Tag Archives: Mina Kerr-Lazenby

New study shows how industrial development decimated fish populations near Vancouver

Editor’s note: To what extent is modern infrastructure responsible for the crash of fish populations? The book cited below explores how a 3,000 year-old fishery was destroyed when the city of Vancouver came into existence, but this is not a purely urban phenomenon. In a 2016 interview, Cortes Island streamkeeper Cec Robinson described how there is very little gravel left in Cortes Island streams because of early logging practises. This makes it more difficult for salmon to find places to spawn. When Provincial biologist Sean Wong installed a new culvert in Basil Creek, he told Cortes Currents there are 140,000 culverts in BC that are barriers to fish trying to migrate to their spawning grounds. Prior to the erection of the first dam in 1911, Powell River was a major spawning ground for Sockeye Salmon.

By Mina Kerr-Lazenby, North Shore News, Local Journalism Initiative Reporter

A new study examining the historical decline of fish populations in Vancouver waters highlights the detrimental impacts urban development has had on the local environment, and way of life for First Nations communities.

The Rise of Vancouver and the Collapse of Forage Fish, published in December by Western Washington University, tracks the decrease in numbers of ocean forage fish like herring, smelt and eulachon between 1885 and 1920.

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Newcomer to Vancouver: Toilets, the biggest culture shock of them all

Editor’s note: A comical glimpse into how someone from another culture perceives urban British Columbia.

By Mina Kerr-Lazenby, North Shore News, Local Journalism Initiative Reporter

Something horrific happened to me recently.

There I was, sitting on the loo. I’m doing my business, minding my own business, when I glance upwards mid tinkle … only to be met with the startled and unwavering stare of a stranger.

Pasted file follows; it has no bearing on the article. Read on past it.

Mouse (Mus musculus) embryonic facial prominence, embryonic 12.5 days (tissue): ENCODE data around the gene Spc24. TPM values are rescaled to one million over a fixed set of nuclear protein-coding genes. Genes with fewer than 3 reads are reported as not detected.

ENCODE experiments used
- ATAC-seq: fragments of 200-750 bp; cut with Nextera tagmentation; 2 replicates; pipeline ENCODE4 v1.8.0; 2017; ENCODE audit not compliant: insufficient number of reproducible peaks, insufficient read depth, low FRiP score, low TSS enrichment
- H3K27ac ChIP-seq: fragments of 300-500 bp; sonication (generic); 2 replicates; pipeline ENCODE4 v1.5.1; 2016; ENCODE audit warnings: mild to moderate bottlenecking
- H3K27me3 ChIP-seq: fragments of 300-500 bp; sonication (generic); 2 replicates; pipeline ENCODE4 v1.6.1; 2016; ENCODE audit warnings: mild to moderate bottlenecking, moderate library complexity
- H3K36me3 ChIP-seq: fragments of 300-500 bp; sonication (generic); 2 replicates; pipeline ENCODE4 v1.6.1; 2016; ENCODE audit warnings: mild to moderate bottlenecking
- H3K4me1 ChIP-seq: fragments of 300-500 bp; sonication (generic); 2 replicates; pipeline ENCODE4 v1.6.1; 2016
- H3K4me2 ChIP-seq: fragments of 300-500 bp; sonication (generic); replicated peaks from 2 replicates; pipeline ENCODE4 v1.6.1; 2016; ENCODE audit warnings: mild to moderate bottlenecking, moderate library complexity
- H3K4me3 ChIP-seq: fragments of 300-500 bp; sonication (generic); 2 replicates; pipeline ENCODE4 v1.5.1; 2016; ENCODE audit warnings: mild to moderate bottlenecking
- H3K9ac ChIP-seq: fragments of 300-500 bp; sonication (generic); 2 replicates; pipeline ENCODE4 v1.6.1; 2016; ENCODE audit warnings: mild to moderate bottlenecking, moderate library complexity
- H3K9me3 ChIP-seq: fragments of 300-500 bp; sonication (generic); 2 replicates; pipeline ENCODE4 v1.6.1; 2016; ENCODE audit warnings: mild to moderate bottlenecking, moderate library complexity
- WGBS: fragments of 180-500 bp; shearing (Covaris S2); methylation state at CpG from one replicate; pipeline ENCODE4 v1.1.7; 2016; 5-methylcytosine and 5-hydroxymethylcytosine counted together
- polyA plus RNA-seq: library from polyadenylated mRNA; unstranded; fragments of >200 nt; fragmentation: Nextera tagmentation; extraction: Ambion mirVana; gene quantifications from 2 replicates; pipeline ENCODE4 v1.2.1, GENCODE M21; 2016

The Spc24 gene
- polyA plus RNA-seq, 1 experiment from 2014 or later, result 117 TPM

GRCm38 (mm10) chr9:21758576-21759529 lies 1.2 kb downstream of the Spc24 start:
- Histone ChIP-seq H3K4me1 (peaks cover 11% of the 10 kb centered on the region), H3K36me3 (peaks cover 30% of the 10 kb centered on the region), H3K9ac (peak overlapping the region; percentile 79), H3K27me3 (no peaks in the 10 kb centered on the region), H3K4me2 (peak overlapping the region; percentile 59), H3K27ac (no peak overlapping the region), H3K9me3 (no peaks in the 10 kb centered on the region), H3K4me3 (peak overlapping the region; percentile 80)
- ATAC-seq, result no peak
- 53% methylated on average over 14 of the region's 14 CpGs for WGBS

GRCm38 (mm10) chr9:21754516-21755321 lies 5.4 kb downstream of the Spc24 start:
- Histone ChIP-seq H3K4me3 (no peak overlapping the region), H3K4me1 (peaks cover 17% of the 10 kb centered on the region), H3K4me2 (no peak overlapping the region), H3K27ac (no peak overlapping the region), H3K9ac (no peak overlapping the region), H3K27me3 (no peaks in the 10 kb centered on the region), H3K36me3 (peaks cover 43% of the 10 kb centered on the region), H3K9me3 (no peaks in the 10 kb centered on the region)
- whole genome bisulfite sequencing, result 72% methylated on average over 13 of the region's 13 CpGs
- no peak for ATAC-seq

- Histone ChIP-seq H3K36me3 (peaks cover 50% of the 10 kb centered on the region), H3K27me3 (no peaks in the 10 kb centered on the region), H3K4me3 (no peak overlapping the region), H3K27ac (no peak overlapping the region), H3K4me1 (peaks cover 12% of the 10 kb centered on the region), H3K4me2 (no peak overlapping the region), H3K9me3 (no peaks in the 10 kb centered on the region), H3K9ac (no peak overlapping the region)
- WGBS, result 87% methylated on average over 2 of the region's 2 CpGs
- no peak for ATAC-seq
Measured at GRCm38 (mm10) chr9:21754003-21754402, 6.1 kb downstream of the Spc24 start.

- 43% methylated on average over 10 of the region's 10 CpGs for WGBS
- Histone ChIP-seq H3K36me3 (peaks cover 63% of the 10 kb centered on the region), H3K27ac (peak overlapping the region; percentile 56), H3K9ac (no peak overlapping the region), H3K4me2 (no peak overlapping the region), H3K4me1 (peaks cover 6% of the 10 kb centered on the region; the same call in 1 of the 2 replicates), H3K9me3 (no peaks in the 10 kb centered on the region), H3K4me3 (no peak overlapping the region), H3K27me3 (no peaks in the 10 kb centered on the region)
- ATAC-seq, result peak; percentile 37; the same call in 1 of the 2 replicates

I had been sitting in the presumed private space of a public restroom cubicle when I had inadvertently peeped through the gap between the door and the stall’s wall at the same moment a woman, washing her hands at the sink in front, had glanced up into the mirror and locked eyes with my own. 

My stomach dropped (lucky I was on the toilet).

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Squamish Nation to use BC residential tenancy protections for own housing developments

By Mina Kerr-Lazenby, North Shore News, Local Journalism Initiative Reporter

The Sḵwx̱wú7mesh Úxwumixw (Squamish Nation) has announced it will adopt the same protections used for rental homes throughout the province for Sen̓áḵw, its high-density project at Kits point, and all future on-reserve housing developments.

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Heightened need for clean energy prompts BC Hydro to put call out for new sources

By Mina Kerr-Lazenby, North Shore News, Local Journalism Initiative Reporter

BC Hydro will be issuing a call for new sources of renewable, emission-free electricity, with applications to open in the spring of next year.

The call out, the first to come from BC Hydro in 15 years, has been prompted by an accelerated need for clean energy, said Premier David Eby on Thursday, at a media event at the Tsleil-Waututh Nation administration building in North Vancouver.

Eby said an additional 3,000 gigawatt hours per year of renewable energy, enough electricity to power 270,000 homes in B.C, is needed by 2028 – three years earlier than previously estimated.

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Ships to use AI to protect whales from underwater noise pollution

By Mina Kerr-Lazenby, North Shore News, Local Journalism Initiative Reporter

Marine researchers are diving into the world of artificial intelligence to help solve an invisible problem: noise pollution, and the effect it has on local marine life.

Non-profit organization Clear Seas is researching how machine learning can help reduce the noise emitted from ships, with the goal of creating an underwater vessel that will tune and adjust its noise to adapt to whatever marine mammal, especially in regards to whales, is nearby.

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